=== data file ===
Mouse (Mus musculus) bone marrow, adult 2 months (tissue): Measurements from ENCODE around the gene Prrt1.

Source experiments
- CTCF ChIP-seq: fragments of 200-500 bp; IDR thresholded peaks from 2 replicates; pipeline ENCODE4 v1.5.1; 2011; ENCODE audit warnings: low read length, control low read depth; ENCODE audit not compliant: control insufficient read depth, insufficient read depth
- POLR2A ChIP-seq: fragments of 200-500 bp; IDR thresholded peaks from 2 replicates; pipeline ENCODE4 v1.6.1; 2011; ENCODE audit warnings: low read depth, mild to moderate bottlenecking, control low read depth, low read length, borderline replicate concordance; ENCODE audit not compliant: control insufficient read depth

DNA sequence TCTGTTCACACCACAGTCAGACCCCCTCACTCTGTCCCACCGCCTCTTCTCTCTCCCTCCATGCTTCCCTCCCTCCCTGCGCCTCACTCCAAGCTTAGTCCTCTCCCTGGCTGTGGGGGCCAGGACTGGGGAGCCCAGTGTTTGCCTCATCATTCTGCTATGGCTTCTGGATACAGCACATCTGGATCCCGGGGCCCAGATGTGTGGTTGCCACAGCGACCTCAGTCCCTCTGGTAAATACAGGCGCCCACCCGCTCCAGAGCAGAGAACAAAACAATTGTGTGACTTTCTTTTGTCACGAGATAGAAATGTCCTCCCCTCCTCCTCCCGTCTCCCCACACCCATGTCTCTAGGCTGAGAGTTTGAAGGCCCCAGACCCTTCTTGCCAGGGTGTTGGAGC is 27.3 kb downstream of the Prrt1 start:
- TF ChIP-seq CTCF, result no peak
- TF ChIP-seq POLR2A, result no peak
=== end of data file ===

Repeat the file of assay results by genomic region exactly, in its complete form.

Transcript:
Mouse (Mus musculus) bone marrow, adult 2 months (tissue): Measurements from ENCODE around the gene Prrt1.

Source experiments
- CTCF ChIP-seq: fragments of 200-500 bp; IDR thresholded peaks from 2 replicates; pipeline ENCODE4 v1.5.1; 2011; ENCODE audit warnings: low read length, control low read depth; ENCODE audit not compliant: control insufficient read depth, insufficient read depth
- POLR2A ChIP-seq: fragments of 200-500 bp; IDR thresholded peaks from 2 replicates; pipeline ENCODE4 v1.6.1; 2011; ENCODE audit warnings: low read depth, mild to moderate bottlenecking, control low read depth, low read length, borderline replicate concordance; ENCODE audit not compliant: control insufficient read depth

DNA sequence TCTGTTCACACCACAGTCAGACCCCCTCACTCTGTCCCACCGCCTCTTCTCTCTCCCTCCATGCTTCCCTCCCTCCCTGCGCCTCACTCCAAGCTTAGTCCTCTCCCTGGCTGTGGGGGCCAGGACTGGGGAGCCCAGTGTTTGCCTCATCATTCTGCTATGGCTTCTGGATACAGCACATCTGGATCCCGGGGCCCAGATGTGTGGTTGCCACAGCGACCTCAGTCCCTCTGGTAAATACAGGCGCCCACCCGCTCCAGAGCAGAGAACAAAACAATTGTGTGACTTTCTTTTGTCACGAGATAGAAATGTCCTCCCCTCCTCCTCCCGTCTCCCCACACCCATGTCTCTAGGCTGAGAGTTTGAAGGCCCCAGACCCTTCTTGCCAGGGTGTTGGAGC is 27.3 kb downstream of the Prrt1 start:
- TF ChIP-seq CTCF, result no peak
- TF ChIP-seq POLR2A, result no peak